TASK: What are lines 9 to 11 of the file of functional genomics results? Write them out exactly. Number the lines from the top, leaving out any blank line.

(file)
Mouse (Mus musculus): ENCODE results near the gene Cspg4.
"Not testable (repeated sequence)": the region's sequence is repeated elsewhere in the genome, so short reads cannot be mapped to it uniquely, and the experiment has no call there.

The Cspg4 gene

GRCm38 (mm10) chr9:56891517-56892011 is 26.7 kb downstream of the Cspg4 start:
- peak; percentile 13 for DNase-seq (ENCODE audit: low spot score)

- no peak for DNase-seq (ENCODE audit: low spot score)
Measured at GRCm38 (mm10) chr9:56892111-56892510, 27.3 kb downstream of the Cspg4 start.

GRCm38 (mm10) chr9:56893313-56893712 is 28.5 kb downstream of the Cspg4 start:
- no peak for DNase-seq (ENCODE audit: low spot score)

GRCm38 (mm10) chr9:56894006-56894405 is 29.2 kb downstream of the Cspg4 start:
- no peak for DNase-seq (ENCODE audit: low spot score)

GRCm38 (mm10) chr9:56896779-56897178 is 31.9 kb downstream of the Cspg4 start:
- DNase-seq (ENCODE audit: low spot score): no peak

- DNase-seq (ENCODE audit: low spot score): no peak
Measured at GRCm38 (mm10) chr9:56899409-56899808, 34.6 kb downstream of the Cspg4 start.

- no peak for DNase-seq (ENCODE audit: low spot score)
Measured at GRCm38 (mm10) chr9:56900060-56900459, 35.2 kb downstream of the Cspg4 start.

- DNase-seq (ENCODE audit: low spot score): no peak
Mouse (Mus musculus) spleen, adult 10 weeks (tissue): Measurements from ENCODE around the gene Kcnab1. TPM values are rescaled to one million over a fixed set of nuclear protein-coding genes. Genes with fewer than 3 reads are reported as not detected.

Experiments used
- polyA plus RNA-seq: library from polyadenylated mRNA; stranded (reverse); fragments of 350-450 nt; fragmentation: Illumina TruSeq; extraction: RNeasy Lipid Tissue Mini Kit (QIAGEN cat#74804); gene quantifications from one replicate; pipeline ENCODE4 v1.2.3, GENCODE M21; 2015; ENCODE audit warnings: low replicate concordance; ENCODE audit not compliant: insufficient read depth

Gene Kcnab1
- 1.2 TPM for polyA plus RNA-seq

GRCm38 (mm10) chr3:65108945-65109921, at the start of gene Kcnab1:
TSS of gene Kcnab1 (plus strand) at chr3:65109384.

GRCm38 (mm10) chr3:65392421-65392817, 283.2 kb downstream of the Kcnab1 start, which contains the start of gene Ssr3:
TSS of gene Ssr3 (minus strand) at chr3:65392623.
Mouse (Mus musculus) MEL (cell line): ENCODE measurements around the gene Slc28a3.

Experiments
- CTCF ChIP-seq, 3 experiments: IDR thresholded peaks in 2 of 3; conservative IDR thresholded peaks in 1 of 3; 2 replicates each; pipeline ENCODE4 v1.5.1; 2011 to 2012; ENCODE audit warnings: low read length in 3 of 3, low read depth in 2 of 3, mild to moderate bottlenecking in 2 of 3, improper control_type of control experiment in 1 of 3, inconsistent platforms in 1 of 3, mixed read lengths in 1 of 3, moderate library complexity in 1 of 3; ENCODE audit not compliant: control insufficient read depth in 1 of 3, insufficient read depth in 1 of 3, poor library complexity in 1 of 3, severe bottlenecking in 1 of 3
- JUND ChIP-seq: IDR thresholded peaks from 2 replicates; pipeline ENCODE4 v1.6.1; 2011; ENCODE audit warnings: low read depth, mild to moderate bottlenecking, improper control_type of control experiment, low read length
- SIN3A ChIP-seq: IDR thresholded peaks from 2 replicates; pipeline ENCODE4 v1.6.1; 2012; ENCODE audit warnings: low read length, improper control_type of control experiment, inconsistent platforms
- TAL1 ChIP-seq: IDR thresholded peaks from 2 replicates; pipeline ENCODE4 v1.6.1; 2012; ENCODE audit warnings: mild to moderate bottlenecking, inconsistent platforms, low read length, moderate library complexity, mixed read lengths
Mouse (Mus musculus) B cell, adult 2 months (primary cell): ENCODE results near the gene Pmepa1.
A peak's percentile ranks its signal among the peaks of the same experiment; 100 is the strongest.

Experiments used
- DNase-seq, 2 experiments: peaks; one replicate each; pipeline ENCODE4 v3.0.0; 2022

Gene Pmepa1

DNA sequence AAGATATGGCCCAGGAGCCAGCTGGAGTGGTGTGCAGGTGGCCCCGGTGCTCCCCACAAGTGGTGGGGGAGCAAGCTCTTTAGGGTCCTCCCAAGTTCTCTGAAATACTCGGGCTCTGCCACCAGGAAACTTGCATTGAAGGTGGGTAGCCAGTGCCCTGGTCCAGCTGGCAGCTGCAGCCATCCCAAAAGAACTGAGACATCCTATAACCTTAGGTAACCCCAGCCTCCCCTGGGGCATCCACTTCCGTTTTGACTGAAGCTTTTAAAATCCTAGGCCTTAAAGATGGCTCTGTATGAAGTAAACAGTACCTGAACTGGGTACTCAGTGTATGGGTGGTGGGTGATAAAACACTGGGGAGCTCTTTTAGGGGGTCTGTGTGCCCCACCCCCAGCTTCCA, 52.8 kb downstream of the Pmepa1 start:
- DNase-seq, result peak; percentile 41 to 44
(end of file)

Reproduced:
- no peak for DNase-seq (ENCODE audit: low spot score)

GRCm38 (mm10) chr9:56894006-56894405 is 29.2 kb downstream of the Cspg4 start:
- no peak for DNase-seq (ENCODE audit: low spot score)